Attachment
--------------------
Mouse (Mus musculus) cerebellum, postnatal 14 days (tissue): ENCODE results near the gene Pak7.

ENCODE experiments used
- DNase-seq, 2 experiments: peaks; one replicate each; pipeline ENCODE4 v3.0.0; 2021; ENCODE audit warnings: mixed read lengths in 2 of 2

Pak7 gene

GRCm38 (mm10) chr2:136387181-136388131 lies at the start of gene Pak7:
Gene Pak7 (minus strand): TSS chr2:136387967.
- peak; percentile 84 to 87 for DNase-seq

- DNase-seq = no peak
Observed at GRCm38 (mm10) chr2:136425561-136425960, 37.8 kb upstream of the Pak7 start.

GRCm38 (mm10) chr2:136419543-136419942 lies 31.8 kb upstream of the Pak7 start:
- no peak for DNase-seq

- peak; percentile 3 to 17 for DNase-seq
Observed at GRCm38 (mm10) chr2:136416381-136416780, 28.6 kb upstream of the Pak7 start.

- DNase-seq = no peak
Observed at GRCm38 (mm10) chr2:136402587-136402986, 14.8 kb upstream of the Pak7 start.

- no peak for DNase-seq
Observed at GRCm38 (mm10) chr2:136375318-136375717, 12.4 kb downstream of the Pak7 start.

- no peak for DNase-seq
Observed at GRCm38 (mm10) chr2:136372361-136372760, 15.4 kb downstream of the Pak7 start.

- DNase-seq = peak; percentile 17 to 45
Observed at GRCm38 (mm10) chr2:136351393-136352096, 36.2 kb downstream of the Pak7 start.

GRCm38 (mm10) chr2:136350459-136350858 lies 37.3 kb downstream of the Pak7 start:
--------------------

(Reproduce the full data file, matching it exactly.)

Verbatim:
Mouse (Mus musculus) cerebellum, postnatal 14 days (tissue): ENCODE results near the gene Pak7.

ENCODE experiments used
- DNase-seq, 2 experiments: peaks; one replicate each; pipeline ENCODE4 v3.0.0; 2021; ENCODE audit warnings: mixed read lengths in 2 of 2

Pak7 gene

GRCm38 (mm10) chr2:136387181-136388131 lies at the start of gene Pak7:
Gene Pak7 (minus strand): TSS chr2:136387967.
- peak; percentile 84 to 87 for DNase-seq

- DNase-seq = no peak
Observed at GRCm38 (mm10) chr2:136425561-136425960, 37.8 kb upstream of the Pak7 start.

GRCm38 (mm10) chr2:136419543-136419942 lies 31.8 kb upstream of the Pak7 start:
- no peak for DNase-seq

- peak; percentile 3 to 17 for DNase-seq
Observed at GRCm38 (mm10) chr2:136416381-136416780, 28.6 kb upstream of the Pak7 start.

- DNase-seq = no peak
Observed at GRCm38 (mm10) chr2:136402587-136402986, 14.8 kb upstream of the Pak7 start.

- no peak for DNase-seq
Observed at GRCm38 (mm10) chr2:136375318-136375717, 12.4 kb downstream of the Pak7 start.

- no peak for DNase-seq
Observed at GRCm38 (mm10) chr2:136372361-136372760, 15.4 kb downstream of the Pak7 start.

- DNase-seq = peak; percentile 17 to 45
Observed at GRCm38 (mm10) chr2:136351393-136352096, 36.2 kb downstream of the Pak7 start.

GRCm38 (mm10) chr2:136350459-136350858 lies 37.3 kb downstream of the Pak7 start: